Emerging zoonotic diseases: An opportunity to apply the concepts of nidality and one-medicine
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The use of animals as sentinels of human disease revolves around the concept of nidality. That is, an agent of disease occupies a particular ecologic niche and alterations in that niche will change the function of that agent relative to traditional host-agent-environment relationships. Nidality is a derivation of the root word nidus. Nidus is defined as a nest or breeding place, particularly a place where microbes such as bacteria, fungi, viruses, as well as other organisms and larger parasites, are located and multiply. Application of the concept of nidality and development of prevention strategies has most frequently been associated with military campaigns and interruption of tick-borne infections.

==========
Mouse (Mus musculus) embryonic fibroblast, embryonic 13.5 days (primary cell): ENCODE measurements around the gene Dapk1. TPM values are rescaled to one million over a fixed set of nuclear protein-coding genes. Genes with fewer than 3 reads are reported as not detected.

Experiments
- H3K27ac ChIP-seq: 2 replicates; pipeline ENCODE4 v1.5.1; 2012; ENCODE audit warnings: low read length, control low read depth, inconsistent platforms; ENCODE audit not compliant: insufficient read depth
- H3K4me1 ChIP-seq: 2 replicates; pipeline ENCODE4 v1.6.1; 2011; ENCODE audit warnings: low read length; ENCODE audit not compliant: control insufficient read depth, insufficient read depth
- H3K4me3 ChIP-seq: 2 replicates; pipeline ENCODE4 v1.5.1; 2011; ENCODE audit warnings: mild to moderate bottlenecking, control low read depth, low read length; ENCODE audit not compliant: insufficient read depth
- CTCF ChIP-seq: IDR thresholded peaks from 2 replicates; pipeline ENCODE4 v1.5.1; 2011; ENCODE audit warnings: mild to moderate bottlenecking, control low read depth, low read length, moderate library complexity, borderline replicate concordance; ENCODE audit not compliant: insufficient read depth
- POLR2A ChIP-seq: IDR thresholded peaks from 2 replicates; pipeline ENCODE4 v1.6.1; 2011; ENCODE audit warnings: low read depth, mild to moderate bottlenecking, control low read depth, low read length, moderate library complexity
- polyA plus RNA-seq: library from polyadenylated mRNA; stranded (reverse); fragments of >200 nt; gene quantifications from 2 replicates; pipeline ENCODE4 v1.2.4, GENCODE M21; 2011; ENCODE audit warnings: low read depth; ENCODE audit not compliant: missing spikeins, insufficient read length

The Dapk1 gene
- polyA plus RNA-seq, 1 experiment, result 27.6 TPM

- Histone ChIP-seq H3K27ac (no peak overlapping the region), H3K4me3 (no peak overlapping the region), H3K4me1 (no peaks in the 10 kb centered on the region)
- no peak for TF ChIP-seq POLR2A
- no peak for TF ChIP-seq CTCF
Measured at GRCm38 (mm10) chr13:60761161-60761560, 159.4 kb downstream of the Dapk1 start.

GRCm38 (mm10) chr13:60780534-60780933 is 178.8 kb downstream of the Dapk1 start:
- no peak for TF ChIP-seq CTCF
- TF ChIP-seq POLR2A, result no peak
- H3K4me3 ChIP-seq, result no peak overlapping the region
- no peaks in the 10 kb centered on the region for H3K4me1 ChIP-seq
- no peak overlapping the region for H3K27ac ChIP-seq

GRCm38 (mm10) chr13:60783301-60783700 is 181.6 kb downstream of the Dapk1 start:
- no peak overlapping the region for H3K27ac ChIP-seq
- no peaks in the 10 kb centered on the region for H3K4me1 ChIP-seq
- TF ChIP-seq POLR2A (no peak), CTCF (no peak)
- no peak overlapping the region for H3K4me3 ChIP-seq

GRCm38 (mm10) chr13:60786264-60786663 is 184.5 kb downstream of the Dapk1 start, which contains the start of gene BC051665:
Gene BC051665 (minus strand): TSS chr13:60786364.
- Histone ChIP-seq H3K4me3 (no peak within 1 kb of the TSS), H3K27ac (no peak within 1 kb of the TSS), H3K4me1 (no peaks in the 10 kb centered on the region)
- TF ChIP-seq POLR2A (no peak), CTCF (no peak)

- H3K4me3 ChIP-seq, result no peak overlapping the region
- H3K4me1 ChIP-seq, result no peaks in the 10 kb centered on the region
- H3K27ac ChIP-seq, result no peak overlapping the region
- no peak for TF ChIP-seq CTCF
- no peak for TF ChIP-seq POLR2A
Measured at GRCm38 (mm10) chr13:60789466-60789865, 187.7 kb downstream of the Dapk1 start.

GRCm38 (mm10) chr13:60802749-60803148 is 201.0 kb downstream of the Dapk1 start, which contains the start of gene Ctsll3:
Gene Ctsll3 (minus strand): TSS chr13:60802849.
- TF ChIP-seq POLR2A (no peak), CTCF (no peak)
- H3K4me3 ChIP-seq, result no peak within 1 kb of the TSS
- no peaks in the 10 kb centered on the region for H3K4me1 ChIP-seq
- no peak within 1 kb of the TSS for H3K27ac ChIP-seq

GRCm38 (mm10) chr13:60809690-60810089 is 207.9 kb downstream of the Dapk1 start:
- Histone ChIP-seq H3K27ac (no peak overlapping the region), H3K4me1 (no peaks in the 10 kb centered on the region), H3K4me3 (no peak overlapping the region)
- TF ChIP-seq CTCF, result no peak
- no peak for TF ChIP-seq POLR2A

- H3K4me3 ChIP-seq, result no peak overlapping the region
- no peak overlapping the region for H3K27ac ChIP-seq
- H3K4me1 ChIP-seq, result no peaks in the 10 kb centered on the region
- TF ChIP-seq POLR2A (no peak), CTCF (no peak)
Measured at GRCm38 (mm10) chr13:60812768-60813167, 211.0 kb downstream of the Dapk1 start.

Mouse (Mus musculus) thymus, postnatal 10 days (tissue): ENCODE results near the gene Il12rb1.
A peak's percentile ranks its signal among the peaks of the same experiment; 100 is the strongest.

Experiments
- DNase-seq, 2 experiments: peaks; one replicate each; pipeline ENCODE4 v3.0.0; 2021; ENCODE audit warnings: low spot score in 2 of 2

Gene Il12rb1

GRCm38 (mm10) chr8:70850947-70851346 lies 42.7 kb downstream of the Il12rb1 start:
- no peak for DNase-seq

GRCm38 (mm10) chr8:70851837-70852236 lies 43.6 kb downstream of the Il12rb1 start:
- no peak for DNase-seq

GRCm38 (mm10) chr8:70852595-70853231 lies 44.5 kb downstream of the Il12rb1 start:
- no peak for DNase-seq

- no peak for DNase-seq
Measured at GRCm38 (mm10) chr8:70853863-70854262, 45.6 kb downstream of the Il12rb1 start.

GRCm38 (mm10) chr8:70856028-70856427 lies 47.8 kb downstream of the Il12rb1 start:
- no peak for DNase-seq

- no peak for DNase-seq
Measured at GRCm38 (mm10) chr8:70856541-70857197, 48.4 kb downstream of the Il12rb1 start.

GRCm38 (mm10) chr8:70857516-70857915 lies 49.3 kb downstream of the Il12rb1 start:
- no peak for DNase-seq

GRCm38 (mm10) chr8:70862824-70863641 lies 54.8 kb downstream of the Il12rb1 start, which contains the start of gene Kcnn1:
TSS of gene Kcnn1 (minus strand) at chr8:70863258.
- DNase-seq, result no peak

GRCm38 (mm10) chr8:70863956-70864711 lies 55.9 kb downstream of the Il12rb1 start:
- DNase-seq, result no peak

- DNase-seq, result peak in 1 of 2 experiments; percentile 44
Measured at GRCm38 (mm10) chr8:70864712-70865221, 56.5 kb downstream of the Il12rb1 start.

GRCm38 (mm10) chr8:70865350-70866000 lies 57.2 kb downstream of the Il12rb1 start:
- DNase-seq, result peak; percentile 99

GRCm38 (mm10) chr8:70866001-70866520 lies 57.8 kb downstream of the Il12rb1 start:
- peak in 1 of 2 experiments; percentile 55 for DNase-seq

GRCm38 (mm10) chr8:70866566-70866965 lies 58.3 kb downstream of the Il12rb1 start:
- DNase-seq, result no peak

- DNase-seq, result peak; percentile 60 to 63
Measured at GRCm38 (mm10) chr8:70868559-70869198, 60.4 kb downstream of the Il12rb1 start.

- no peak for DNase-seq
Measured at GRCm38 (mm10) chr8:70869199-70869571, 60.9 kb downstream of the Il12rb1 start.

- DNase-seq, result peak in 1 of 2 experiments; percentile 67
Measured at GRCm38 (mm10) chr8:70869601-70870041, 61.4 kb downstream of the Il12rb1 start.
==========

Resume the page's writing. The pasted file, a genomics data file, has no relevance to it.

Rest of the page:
Modern usage of the phrase “one-medicine” was popularized in the United States and Europe by Calvin Schwabe and the concept is attributed to Rudolph Virchow. It is applied today to the study of zoonotic disease and interventions in rural agricultural communities that share close living arrangements between people and their families, their pastoral work environment, and the animals for which they care.
Integration of the two concepts of one-medicine and nidality provides an opportunity to apply a systems approach (i.e. general systems theory) to dealing with emerging zoonotic diseases in today’s global agricultural and industrial settings.
Key wordszoonoses bioterrorism epidemiology public health
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